Dublin Dining: Kerala Kitchen, The Paella Guys & more, Irish Village Markets

Dublin Dining chronicles my food & drink experiences during six months living in Dublin, Ireland.

Grand Canal, Irish Village Market

Diners lining both sides of the Grand Canal during the lunchtime market

Thursday is quickly becoming one of my favorite days in Dublin, and it’s mostly because of this pop-up lunchtime market on Mespil Road. Vendors start setting up their stalls along the Grand Canal early in the morning, and by around 11am, they’re serving more than a dozen different global cuisines right across the street from my office. Every week, I join hundreds of other businesspeople who grab lunch and find a spot along the canal to enjoy it, often on blankets provided by the market.

Chicken tikka masala and Keralan chicken coconut curry, Kerala Kitchen

Chicken tikka masala and Keralan chicken coconut curry from Kerala Kitchen

Queue for Kerala Kitchen

A long queue for Kerala Kitchen, as usual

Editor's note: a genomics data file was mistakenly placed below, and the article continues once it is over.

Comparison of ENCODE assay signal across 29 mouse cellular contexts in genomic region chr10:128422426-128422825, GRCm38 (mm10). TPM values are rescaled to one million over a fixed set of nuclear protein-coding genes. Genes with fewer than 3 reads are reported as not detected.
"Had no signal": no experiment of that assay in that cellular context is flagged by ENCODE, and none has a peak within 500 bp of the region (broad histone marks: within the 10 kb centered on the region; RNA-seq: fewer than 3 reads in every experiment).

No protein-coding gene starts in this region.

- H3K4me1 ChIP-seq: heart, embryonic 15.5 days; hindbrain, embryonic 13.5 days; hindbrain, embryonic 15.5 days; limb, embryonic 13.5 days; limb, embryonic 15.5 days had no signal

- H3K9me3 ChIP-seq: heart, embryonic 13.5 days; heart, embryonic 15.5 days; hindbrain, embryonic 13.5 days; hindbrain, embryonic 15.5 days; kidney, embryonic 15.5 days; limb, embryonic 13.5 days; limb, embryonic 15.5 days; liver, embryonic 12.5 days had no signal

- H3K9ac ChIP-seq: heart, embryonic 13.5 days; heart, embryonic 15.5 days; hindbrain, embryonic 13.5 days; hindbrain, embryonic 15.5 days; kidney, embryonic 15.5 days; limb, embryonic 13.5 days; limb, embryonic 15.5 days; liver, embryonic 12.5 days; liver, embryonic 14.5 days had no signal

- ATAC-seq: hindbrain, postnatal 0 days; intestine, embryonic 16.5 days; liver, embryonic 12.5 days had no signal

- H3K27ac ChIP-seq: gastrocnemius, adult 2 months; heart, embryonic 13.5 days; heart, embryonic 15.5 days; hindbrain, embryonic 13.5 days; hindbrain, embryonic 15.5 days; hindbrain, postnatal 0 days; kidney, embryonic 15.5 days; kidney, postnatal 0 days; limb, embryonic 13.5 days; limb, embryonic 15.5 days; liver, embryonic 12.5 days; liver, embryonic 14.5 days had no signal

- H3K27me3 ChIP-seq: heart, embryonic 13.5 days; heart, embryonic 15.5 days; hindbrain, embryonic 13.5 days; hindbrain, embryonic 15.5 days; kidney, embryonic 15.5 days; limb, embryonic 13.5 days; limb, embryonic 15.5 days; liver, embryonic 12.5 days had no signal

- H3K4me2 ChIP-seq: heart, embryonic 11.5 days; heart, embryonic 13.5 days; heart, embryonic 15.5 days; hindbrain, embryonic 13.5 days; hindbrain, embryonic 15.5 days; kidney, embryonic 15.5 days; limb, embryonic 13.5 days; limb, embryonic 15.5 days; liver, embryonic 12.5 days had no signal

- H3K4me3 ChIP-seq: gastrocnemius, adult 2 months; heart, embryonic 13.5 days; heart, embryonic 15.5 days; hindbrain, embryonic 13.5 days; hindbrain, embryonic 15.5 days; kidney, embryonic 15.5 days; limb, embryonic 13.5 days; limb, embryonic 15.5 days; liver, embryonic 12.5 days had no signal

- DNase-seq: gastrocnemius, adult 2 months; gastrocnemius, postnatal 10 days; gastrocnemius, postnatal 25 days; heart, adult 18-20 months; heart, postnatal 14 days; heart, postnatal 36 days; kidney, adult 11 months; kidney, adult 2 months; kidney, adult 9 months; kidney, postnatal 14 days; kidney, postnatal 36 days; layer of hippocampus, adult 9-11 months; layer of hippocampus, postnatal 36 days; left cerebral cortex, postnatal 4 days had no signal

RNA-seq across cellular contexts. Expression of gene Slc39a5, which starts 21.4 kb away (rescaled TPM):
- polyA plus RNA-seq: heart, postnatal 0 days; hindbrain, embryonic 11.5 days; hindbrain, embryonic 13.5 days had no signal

I couldn’t help but notice the long queue at Kerala Kitchen week after week, and finally had to try it for myself. Both dishes – chicken tikka masala and Keralan chicken coconut curry – were completely delicious. If I had to choose between the two, I’d go with the Keralan coconut, simply because it felt more unique and had a nice balance of sweetness and spice. But since half-and-half is an option, I probably won’t ever have to.

Half paella, half meatballs, The Paella Guys

Half chicken and chorizo paella, half moorish meatballs from The Paella Guys

Steaming paella, The Paella Guys

Steam rising off the enormous pan of paella at The Paella Guys